Researched by: Rachel John & Anannya Parekh
The Israel-Palestinian war: The latest update
For details and more context on the war, check our two part series: part one lays out the details of the Hamas offensive and failures of Israeli intelligence; part two explains the big picture—and Hamas’ motive driving what seems like a suicidal attack.
One: Nearly 2,000 people have been killed on both sides over the space of four days—as Israel continued to pound Gaza with airstrikes. Israeli death count is around 1,000—while 900 people were killed in the West Bank and Gaza. The Israeli military also claims that there are bodies of 1,500 Hamas militants in its territory. There is every sign Tel Aviv is readying for a ground invasion—as it called up 360,000 reservists. Associated Press via The Hindu has lots more on the big picture—and what happens next.
Two: Soldiers retaking villages invaded by Hamas have been met by a trail of bodies—including women and children. Some leaders are describing the massacre as a pogrom. New York Times has more of these stories—many of which are hard to read.
Three: Egypt continues to block supplies of essential goods into Gaza. And many who tried to flee to the sole border crossing—but Israeli air strikes have taken out the entry gate. Since there is no safe place in Gaza, most are sheltering in their basements—but risk being trapped by a collapsed building. BBC News has a ground report from Gaza.
Four: Israel continues to receive unreserved support of the West. President Biden condemned the “sheer evil” of Hamas—and promised ammunition and other assistance to make sure “Israel does not run out of these critical assets to defend its cities and its citizens.” The Washington Post has that story.
Five: New Delhi too has abandoned any pretence of neutrality. PM Benjamin Netanyahu called PM Modi to shore up support. Modi soon after tweeted: “People of India stand firmly with Israel in this difficult hour. India strongly and unequivocally condemns terrorism in all its forms and manifestations.” C Raja Mohan in the Indian Express offers a strong defence of the government’s decisive shift toward Israel.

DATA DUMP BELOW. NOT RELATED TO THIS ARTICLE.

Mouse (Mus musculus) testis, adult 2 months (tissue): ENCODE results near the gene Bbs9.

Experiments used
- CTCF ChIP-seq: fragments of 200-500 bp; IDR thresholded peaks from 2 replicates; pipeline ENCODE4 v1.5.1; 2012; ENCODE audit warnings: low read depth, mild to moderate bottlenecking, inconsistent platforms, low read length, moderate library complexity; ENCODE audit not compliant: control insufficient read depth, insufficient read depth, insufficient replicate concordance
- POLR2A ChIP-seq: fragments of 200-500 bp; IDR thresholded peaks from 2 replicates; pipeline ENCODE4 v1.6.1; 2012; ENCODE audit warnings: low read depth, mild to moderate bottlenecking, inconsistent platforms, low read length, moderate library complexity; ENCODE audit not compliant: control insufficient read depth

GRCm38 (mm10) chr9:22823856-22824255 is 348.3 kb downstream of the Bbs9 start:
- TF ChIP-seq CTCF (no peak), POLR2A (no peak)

World Cup 2023: The latest update
One: Pakistan beat Sri Lanka by six wickets—chasing a daunting total of 345 runs. But they got there with ten balls to spare thanks to blazing knocks by Mohammad Rizwan (131) and Abdullah Shafique (113). (The Telegraph)
Two: Shubman Gill has dengue and will likely miss the upcoming match against Pakistan. The selection committee will decide whether Gill is out for the entire tournament during the game with Afghanistan today. Likely replacements include Yashasvi Jaiswal or Ruturaj Gaikwad. (Indian Express)
Moving on to the Olympics: The organisers of the 2028 Olympics in Los Angeles have proposed adding cricket to the line up—along with flag football, lacrosse, squash and softball. The final call will be made at a meeting of the International Olympic Committee (IOC) in Mumbai slated for later this month. All of them are likely to make the cut. Not on the list: breakdancing, which will debut in Paris next year but won’t make it to LA. ICYMI: We did an excellent Big Story on cricket’s history at the Olympics—which dates back to 1912. (Reuters)
A looming prosecution of Arundhati Roy
The Delhi Lieutenant Governor has sanctioned the prosecution of the novelist and a Kashmiri professor—Sheikh Showkat Hussain. The alleged crime: speeches they made at an event back in 2010!! The charges include promoting enmity between different groups, acts prejudicial to national integration and harmony etc. They seem to have advocated for the independence of Kashmir at a conference titled 'Azadi - The Only Way'. (The Telegraph)
A survivability index for a warming world
While the entire planet will get hotter, the impact will not be uniform across the globe. Some parts of the world will become unlivable sooner than others. New research looked at what will happen to the most vulnerable spots on the planet—under various scenarios ranging from 1.5°C of warming through 4°C.
The research is the latest to build upon the idea that there is a limit to how much heat and humidity the human body can withstand, that it is likely lower than once thought, and that exposure to it will increase dramatically in the coming decades.
While few regions will be unlivable all the time, many will experience stretches of such periods:
Lahore, for example, would surpass the heat and humidity threshold for 69.5 hours a year under the most conservative warming scenario — nearly nine days if the heat lasted eight hours a day, or more than two weeks if it lasted four hours a day. At 4°C of global warming, the wet bulb temperature would remain above the threshold for more than 1,000 hours a year.
In other dismal climate news: Another study has found that damage caused by climate change has cost us $16 million every hour—over the past 20 years. The Guardian has lots more on those findings.